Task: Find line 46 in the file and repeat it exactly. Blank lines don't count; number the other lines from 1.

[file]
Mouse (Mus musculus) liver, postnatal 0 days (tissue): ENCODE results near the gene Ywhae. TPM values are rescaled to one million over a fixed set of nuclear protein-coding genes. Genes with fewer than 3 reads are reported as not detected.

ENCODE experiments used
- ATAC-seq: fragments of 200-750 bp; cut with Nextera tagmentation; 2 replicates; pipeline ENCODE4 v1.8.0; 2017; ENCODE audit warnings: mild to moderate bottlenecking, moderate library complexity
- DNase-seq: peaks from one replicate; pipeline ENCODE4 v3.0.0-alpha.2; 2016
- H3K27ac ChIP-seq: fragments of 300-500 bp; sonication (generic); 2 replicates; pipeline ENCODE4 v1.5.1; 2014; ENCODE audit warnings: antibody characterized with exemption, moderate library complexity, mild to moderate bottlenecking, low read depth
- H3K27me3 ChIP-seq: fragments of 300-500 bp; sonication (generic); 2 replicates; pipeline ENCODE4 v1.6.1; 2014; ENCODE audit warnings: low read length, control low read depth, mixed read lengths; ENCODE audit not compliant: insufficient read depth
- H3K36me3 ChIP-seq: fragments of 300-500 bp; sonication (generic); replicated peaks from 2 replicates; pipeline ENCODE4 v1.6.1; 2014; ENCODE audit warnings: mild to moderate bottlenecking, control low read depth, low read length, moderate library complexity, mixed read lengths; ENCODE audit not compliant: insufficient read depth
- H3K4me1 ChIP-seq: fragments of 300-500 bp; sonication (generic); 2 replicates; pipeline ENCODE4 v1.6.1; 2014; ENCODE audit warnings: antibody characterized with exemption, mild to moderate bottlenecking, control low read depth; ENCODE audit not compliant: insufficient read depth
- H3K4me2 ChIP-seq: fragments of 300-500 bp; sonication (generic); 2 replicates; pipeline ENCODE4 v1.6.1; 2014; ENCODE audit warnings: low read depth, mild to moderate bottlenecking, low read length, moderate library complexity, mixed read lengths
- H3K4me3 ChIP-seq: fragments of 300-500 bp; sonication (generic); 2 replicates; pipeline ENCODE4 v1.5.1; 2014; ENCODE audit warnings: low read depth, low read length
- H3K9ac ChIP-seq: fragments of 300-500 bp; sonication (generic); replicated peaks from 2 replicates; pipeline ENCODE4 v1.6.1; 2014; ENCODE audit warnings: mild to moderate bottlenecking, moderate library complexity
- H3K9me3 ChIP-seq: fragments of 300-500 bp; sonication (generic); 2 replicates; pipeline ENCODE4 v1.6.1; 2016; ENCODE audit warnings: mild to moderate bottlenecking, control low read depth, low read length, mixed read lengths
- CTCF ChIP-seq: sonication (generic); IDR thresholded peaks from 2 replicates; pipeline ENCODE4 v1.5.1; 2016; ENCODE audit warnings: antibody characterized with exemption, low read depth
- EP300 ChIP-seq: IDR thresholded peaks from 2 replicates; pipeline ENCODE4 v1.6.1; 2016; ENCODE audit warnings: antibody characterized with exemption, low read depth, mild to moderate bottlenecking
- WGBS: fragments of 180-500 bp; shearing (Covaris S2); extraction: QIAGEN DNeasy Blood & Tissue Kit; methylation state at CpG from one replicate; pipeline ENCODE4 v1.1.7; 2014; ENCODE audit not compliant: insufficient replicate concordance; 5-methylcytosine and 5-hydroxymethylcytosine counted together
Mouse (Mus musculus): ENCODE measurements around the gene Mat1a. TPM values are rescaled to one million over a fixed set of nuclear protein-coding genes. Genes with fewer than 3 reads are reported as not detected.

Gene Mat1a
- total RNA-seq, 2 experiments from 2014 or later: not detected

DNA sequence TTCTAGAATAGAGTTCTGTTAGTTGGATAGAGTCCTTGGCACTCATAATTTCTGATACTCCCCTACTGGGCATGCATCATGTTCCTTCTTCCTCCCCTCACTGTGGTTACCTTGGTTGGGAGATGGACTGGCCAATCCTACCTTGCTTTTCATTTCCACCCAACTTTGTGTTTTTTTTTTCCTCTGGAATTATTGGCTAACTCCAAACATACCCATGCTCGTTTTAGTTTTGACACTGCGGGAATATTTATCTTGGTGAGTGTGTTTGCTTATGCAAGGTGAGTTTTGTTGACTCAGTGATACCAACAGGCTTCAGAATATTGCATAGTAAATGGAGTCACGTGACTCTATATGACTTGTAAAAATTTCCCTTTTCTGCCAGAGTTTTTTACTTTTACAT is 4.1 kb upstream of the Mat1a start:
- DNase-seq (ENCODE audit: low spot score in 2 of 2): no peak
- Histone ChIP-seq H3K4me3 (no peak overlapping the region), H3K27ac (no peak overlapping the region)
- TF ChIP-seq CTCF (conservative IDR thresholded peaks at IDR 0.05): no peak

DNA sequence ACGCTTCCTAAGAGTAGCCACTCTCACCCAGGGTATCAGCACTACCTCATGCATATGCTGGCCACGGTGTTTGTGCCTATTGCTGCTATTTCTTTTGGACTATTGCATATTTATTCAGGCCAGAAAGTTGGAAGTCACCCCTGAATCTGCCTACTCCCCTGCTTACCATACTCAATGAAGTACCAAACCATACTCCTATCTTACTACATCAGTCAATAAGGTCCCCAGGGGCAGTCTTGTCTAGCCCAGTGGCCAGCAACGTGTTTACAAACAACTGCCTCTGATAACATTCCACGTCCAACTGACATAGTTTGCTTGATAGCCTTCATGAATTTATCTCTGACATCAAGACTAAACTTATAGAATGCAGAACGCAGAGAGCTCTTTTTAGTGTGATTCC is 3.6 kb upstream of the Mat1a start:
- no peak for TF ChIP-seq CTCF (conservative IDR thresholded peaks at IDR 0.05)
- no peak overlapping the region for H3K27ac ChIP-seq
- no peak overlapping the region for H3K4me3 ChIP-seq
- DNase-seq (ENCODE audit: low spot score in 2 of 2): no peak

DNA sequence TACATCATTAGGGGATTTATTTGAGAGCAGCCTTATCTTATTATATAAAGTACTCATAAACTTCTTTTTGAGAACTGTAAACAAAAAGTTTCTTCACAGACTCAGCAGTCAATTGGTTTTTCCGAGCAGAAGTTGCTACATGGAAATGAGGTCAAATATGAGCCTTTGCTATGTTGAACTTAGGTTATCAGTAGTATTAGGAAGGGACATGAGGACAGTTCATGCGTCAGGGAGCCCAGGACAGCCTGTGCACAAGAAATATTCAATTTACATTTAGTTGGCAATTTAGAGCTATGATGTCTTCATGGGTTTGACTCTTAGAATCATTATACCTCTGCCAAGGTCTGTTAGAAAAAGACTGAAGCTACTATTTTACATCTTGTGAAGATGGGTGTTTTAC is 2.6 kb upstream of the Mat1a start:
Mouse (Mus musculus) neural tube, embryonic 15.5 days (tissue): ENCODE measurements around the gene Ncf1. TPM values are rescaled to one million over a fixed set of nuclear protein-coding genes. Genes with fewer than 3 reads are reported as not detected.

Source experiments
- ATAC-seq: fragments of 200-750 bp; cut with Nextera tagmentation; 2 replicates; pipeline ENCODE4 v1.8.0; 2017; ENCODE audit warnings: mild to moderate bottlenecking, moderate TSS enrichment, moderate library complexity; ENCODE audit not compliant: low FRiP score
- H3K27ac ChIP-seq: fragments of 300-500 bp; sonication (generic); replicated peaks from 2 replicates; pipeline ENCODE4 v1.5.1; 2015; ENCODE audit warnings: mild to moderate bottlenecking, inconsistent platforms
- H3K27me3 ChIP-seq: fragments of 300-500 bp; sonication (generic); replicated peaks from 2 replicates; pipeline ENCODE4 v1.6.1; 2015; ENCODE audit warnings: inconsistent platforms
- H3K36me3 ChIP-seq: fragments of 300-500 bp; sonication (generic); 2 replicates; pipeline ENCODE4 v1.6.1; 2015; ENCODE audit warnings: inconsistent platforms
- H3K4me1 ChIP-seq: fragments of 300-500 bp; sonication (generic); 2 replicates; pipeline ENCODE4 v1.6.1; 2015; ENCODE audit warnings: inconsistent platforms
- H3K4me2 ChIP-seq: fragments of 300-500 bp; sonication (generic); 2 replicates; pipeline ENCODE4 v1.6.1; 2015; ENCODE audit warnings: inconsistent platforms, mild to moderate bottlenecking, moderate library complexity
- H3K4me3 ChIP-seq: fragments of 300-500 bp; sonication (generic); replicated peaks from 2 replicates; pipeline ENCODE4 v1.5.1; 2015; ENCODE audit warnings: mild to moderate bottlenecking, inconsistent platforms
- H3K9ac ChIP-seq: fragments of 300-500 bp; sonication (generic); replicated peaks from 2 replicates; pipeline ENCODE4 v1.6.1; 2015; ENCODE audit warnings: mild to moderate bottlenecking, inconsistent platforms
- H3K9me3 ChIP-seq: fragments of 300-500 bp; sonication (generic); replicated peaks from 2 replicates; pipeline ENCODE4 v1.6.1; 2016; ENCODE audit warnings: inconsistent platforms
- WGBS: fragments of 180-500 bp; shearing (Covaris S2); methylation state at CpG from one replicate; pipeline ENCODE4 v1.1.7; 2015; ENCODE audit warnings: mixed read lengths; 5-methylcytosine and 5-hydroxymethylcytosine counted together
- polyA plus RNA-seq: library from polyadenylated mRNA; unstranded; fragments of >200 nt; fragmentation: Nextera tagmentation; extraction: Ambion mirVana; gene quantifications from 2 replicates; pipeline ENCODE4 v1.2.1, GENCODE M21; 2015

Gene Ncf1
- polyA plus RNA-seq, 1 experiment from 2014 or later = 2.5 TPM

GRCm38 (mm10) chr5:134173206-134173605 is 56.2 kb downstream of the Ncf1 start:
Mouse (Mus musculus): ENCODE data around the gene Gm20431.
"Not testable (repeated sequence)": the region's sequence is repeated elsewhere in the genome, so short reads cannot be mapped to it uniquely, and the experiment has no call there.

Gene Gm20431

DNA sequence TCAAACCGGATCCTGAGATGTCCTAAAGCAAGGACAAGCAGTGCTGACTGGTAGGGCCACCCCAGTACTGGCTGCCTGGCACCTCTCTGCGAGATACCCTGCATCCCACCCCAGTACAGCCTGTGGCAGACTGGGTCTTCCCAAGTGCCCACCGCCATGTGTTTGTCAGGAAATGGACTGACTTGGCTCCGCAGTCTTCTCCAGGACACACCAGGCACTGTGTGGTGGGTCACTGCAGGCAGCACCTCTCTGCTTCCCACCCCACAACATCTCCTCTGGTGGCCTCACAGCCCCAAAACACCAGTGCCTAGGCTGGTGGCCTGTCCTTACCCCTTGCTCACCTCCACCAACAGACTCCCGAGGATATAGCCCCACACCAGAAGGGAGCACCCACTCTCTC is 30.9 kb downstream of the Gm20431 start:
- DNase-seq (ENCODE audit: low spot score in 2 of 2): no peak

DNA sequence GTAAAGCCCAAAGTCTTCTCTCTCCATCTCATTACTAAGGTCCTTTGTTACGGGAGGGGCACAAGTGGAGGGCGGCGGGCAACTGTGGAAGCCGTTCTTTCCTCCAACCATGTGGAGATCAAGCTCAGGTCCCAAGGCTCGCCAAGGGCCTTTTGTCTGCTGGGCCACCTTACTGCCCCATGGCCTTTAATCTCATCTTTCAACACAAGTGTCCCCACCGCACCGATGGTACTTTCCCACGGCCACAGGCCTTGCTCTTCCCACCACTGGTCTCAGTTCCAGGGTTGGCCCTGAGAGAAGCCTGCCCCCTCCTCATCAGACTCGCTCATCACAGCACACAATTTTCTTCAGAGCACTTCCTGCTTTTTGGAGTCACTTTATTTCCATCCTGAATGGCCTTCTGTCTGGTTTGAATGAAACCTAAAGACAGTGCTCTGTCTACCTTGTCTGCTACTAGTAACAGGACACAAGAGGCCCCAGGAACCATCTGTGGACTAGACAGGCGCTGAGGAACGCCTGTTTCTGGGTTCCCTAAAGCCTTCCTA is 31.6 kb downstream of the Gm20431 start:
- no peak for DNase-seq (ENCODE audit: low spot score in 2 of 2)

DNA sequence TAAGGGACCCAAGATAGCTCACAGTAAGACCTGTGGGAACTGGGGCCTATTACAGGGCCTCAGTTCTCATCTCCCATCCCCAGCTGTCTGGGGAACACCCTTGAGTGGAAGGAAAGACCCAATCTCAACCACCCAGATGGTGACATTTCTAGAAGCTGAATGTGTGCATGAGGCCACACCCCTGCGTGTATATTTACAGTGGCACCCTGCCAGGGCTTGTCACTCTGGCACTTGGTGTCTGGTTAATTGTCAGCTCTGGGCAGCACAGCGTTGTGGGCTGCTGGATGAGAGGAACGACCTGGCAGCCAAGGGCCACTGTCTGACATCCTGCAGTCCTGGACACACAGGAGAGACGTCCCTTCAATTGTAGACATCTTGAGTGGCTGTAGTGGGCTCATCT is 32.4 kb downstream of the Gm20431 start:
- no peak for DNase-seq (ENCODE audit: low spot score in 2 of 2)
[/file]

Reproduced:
"Not testable (repeated sequence)": the region's sequence is repeated elsewhere in the genome, so short reads cannot be mapped to it uniquely, and the experiment has no call there.